Where can I find Palliative Care and how do I pay for it?
Most adults can receive palliative care where they live or receive care. However, palliative care can vary widely as to which care providers in your community offer it, what services they provide, and how to pay for it. Many insurance plans cover all or part of palliative care. Ask your primary care doctor or clinician for a palliative care referral that aligns with your illness and your care goals.
What’s the difference between Palliative Care and Hospice Care?
Palliative care is for individuals at any age and at any phase of health living with a serious illness. Hospice care is a benefit you receive from Medicare when your doctor determines your life expectancy is 6 months or less. Often people receiving hospice care also receive palliative care services. Palliative care can offer comfort care and improve the quality of everyday life, and for some, increase life expectancy.
How do I know if Palliative Care is right for me?
Talk with your doctors and care providers to learn how an “added layer of services and support” can help you or a loved one relieve the pain, symptoms and stress of living with a serious illness. You can also learn more at the “Get Palliative Care” website. They offer a short quiz to see if palliative care is right for you. Click here to see the quiz.
How To Start A Palliative Care Discussion
Consumers and care providers can start a meaningful discussion using these handy discussion guides below.
“Palliative Care: 5 Things to Talk About With Your Care Providers” Discussion Guide
For Consumers: You or your family members and caregivers can start a discussion with your doctors, nurses or health care providers about palliative care. Here’s a handy discussion guide you can bring to your next care provider visit. The guide is based on a person’s right to have adequate information about your illness and treatment options to make informed choices, to direct your care goals and make a care plan, and ensure your care providers know and honor your values and choices. You can ask one question or a few questions- whatever is right to you. The guide can be used all through your serious illness journey. Click here. “Palliative Care: 5 Things To Talk About With Your Care Providers”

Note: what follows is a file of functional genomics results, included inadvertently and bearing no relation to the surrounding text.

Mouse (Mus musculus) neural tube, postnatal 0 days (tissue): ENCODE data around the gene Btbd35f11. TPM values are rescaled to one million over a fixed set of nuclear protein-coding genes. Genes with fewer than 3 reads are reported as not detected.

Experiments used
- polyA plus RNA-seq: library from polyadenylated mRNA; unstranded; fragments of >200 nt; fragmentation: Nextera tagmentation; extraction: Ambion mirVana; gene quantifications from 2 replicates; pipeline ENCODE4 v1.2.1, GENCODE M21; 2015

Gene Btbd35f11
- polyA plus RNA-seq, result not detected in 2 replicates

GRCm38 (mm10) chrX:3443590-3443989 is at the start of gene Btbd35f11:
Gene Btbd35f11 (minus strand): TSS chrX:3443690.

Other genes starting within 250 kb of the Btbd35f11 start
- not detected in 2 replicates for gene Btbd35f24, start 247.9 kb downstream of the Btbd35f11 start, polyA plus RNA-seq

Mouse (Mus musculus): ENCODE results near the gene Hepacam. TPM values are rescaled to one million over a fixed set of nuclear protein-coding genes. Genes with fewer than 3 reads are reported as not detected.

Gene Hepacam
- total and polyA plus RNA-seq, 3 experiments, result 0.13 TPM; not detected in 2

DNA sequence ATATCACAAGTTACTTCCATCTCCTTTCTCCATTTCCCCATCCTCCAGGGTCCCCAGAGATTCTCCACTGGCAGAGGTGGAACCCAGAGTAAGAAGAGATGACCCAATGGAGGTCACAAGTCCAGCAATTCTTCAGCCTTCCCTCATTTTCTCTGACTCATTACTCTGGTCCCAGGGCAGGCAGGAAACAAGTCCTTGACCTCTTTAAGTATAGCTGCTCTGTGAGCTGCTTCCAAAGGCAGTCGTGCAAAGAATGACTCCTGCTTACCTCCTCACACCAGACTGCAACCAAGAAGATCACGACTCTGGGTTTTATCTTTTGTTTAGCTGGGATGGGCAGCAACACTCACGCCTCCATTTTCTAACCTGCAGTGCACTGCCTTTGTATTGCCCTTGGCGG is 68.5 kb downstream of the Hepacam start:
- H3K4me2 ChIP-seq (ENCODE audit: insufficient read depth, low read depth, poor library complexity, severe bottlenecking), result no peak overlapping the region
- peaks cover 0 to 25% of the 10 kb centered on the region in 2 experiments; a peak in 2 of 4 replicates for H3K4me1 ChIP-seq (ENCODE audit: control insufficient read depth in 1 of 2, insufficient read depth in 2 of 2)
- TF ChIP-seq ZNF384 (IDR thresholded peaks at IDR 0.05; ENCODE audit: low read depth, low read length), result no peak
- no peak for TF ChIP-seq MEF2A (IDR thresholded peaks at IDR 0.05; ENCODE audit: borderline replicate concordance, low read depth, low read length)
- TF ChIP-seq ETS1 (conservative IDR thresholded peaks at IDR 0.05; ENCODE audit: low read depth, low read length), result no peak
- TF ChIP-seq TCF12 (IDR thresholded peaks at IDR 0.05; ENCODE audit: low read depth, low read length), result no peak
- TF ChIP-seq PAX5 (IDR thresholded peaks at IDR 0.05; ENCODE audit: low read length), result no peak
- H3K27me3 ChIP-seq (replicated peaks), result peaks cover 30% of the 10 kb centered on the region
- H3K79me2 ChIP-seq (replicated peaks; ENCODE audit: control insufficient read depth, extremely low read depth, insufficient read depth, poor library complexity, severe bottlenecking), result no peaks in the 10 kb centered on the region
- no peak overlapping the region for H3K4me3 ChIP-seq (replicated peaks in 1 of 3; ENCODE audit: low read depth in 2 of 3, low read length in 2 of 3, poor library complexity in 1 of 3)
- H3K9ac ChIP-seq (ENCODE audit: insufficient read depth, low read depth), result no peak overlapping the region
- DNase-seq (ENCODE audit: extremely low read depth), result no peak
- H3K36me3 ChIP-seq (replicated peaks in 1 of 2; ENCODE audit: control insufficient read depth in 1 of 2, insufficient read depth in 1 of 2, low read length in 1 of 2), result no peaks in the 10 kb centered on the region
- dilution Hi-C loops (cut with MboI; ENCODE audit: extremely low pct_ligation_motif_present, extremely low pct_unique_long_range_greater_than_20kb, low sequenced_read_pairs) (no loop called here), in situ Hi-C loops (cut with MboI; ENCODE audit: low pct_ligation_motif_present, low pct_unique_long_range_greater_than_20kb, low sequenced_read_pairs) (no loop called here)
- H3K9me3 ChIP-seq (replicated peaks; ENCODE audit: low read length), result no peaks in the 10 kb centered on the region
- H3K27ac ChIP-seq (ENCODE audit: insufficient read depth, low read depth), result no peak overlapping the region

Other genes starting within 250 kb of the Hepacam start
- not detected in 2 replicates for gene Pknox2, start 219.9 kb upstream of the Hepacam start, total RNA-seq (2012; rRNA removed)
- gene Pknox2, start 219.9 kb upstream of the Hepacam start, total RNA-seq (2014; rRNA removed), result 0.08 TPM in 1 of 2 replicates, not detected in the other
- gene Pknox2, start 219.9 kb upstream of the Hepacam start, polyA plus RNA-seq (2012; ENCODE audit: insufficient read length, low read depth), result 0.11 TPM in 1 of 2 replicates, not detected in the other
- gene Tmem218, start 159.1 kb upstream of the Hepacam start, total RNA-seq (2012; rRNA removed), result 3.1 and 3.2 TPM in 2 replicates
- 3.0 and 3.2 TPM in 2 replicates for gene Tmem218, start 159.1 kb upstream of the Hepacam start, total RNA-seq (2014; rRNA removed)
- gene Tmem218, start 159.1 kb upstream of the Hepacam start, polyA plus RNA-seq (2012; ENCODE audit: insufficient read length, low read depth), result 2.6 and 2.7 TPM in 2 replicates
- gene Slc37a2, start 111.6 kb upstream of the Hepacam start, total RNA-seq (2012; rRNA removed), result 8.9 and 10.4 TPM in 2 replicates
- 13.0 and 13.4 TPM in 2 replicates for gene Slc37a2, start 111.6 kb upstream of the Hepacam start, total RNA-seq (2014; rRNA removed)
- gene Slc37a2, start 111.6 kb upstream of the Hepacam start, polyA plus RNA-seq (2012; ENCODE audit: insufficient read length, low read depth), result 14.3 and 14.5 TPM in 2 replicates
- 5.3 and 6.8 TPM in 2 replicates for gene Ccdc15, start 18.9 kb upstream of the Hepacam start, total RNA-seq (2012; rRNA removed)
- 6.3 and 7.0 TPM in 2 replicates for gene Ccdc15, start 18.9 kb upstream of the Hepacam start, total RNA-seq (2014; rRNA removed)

“Palliative Care: 5 Things to Talk About With Your Patients & Clients” Discussion Guide
For Care Providers. Clinicians, nurses, social workers, care managers and other care providers can start a palliative care discussion with their patients and clients. This is the same discussion guide we offer to consumers with the questions mirrored from the care providers perspective. You can ask one question or several to open up a discussion. Offer the guide to you patients and clients to have effective discussions all through an individual’s serious illness journey. Click here “Palliative Care: 5 Things To Talk About With Your Patients & Clients”